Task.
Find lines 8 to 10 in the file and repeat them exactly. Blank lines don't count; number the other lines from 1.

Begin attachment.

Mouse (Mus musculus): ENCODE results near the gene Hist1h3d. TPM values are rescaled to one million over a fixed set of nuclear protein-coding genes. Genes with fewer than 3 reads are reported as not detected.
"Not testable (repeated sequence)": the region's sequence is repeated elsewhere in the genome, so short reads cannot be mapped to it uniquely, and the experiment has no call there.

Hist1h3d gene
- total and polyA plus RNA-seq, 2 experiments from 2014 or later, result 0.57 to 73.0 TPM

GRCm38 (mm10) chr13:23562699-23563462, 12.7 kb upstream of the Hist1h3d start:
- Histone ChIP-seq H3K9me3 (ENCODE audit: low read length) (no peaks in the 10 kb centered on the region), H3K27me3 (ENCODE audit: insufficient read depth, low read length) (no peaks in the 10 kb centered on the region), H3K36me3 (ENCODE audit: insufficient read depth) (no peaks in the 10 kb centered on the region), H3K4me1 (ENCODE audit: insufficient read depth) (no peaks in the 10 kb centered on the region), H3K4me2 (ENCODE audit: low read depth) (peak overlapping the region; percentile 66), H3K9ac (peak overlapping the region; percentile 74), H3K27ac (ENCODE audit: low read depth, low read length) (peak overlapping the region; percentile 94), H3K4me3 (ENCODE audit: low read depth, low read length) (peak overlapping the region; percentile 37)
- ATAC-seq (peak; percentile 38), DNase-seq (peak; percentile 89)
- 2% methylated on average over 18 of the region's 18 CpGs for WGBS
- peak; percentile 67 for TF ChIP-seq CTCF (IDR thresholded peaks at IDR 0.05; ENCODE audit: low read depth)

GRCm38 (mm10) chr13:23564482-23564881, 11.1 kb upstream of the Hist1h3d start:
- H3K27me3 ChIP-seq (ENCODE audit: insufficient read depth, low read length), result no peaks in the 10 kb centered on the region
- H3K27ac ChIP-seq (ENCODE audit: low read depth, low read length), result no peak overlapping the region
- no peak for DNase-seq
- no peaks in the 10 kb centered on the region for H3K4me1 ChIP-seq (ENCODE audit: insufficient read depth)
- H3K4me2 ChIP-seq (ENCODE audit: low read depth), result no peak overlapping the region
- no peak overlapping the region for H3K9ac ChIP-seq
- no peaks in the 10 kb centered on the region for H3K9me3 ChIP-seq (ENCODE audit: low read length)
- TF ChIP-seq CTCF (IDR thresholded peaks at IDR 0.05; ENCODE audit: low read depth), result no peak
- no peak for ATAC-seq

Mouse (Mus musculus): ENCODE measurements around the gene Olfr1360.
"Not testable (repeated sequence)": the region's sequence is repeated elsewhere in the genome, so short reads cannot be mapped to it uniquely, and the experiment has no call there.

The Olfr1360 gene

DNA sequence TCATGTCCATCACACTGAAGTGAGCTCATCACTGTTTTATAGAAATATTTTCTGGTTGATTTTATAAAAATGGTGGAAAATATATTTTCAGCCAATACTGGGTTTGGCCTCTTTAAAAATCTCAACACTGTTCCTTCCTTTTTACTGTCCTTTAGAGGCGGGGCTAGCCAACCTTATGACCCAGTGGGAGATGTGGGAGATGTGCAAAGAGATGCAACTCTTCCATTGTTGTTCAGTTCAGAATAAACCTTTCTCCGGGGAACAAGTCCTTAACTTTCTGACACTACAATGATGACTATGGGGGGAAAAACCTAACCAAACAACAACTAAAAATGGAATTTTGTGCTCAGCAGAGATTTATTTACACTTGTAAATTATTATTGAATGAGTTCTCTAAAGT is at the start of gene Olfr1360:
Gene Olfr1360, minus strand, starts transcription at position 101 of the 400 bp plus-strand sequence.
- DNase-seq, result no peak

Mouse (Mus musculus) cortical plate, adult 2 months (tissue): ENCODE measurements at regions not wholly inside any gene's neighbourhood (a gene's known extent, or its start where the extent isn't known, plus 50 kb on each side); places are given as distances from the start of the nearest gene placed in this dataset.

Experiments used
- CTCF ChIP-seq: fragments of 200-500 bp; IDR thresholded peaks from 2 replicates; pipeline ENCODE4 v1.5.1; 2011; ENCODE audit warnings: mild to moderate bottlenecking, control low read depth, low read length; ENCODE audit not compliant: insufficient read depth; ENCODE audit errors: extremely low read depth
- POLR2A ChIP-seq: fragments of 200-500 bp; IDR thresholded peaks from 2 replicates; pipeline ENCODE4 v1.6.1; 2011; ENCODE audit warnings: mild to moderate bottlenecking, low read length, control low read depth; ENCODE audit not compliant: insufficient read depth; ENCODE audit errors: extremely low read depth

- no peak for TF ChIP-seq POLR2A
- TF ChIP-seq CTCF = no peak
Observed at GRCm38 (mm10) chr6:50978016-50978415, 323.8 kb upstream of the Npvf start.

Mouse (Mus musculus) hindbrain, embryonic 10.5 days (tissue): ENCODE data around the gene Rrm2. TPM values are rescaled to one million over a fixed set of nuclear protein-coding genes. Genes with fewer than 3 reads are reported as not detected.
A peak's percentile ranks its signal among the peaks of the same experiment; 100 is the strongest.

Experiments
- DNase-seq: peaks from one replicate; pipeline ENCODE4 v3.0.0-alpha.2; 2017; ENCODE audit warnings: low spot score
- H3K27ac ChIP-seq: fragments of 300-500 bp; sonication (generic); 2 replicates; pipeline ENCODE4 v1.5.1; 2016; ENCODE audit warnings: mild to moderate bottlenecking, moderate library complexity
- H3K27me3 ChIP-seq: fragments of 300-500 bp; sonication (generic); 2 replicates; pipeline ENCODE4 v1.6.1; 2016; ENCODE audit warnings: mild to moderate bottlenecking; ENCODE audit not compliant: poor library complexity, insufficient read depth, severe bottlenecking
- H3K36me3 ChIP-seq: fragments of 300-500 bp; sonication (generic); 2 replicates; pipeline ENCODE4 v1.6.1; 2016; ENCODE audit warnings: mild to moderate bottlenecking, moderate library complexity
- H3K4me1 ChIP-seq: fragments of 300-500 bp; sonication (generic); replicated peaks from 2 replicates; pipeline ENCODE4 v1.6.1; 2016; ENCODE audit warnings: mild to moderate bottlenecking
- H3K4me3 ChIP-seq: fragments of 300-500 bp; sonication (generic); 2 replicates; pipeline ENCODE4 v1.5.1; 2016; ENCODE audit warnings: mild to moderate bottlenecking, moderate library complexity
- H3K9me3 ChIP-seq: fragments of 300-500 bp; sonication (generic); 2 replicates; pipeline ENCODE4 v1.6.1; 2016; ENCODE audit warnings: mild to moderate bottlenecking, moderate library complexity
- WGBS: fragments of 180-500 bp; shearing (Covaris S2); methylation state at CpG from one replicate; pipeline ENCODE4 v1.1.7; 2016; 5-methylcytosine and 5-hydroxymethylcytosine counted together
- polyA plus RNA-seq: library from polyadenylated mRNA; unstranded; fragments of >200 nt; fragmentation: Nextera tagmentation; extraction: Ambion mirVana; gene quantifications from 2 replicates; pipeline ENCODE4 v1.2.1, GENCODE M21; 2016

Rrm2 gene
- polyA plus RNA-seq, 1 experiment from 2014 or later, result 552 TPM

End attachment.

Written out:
- 2% methylated on average over 18 of the region's 18 CpGs for WGBS
- peak; percentile 67 for TF ChIP-seq CTCF (IDR thresholded peaks at IDR 0.05; ENCODE audit: low read depth)

GRCm38 (mm10) chr13:23564482-23564881, 11.1 kb upstream of the Hist1h3d start: